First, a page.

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Brin Enterkin in Uganda

“Anyone anywhere is capable of helping somebody. I hope people will see that if I can do something like this, anyone can.”

Brin Enterkin (12C) was a newly minted high school graduate when she spoke those words to her hometown paper after working to fund a school in Cambodia. A decade later, she continues to live out that credo, recently earning placement on Forbes’ “30 under 30” list of social entrepreneurs for her work to transform the education system of Uganda by stressing an interactive approach over rote memorization, thus allowing children to think more creatively and critically.

“Brin is an outstanding young alum,” said Professor of Management Paula Englis, who nominated her for the Forbes list. “She has a long history of exemplary service and the ability to make things happen to facilitate substantive change.”

Enterkin’s involvement in the African nation began in 2009 when she taught microfinancing to Ugandan women and provided comfort to patients with AIDS/HIV as part of a Berry-funded summer learning experience. By the time she graduated, she had founded a nonprofit, The African SOUP, which continues to make a difference in Uganda by blending community development with national impact. Her work has earned the attention of CNN, Huffington Post and Engage Magazine, and in 2015 she was honored with the Berry Alumni Association’s Outstanding Young Alumni Award.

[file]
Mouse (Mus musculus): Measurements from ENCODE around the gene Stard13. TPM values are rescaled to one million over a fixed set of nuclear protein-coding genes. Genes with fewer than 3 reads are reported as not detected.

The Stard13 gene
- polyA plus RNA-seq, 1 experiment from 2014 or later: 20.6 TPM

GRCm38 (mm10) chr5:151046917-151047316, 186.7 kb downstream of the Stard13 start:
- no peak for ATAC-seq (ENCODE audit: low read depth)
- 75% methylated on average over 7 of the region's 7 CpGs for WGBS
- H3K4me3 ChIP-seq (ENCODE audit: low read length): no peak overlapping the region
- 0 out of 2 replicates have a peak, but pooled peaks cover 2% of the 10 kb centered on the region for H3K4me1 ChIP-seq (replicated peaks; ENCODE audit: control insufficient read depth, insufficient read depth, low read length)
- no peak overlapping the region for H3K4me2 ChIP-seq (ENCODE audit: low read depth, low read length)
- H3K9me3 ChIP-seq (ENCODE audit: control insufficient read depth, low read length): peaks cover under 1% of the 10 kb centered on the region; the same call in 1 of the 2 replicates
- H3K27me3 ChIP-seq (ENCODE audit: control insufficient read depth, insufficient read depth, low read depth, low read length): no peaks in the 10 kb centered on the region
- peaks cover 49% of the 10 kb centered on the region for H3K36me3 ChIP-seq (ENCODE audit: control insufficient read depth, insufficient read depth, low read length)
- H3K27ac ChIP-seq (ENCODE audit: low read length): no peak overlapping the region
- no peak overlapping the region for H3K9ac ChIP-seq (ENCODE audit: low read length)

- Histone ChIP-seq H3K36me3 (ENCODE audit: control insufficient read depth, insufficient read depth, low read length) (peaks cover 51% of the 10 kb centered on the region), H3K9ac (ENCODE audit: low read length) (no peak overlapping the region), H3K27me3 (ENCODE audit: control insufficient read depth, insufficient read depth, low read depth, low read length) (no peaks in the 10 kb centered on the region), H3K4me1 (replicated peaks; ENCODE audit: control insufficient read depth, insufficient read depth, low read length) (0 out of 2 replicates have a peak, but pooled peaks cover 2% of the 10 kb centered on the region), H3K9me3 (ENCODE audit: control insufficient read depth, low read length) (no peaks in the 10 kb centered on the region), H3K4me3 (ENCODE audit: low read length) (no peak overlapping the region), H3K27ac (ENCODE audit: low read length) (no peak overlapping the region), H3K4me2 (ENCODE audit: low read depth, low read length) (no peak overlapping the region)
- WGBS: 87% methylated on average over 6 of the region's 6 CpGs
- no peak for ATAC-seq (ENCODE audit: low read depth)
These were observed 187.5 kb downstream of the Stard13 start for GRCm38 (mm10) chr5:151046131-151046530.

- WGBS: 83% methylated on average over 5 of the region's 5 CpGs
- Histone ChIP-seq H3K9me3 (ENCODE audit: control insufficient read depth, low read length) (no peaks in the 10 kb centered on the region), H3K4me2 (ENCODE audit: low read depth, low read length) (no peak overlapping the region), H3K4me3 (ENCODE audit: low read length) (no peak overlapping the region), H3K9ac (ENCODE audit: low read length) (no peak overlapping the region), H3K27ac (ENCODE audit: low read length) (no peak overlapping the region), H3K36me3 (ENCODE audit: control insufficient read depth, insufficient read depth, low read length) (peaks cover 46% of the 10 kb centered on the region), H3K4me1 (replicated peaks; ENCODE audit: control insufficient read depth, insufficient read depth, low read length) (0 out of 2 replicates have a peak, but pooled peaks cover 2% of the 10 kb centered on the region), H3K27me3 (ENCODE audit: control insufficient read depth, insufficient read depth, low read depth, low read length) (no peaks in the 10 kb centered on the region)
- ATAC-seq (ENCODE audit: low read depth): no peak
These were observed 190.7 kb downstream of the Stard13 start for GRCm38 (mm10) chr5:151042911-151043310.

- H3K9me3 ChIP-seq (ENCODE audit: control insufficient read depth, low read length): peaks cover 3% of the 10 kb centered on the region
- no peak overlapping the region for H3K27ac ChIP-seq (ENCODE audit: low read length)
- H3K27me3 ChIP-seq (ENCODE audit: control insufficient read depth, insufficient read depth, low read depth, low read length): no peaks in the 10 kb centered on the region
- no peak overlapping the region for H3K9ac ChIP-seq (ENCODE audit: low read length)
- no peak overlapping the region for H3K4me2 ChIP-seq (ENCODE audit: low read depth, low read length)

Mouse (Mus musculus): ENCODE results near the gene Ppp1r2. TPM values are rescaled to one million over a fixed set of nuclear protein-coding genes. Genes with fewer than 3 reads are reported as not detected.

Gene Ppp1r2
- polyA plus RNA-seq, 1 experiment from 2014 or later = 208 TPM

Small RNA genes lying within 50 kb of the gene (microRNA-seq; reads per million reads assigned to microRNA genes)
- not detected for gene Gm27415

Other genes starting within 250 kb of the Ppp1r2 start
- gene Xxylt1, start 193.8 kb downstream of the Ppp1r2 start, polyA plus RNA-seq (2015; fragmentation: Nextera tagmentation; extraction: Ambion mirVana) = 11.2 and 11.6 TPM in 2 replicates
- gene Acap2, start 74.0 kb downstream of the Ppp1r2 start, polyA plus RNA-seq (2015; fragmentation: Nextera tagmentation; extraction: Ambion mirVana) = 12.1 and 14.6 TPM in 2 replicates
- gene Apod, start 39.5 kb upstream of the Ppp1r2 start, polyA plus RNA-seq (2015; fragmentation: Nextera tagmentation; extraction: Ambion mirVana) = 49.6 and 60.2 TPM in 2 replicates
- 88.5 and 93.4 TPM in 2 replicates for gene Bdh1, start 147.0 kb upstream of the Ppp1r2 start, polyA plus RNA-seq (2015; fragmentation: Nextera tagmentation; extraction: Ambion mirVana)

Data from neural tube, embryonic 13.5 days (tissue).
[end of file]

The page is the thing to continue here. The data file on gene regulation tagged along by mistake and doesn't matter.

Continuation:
Enterkin recently returned to the United States to assume a new role as president/managing director of the Watson Institute in Boulder, Colo., where she is working to create an “Olympic training ground” for other social entrepreneurs.

By student writer Kendall Aronson

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Brin Enterkin PhotoThe Huffington Post recently published a first-person blog by Brin Enterkin (12C), the 2015 recipient of Berry’s Outstanding Young Alumni Award. Enterkin (at left in photo) shared her experiences – and the lessons she’s learned – as cofounder of The African SOUP, a nonprofit started while she was a student at Berry to aid the people of Uganda. Read more.

Photo courtesy of The African SOUP

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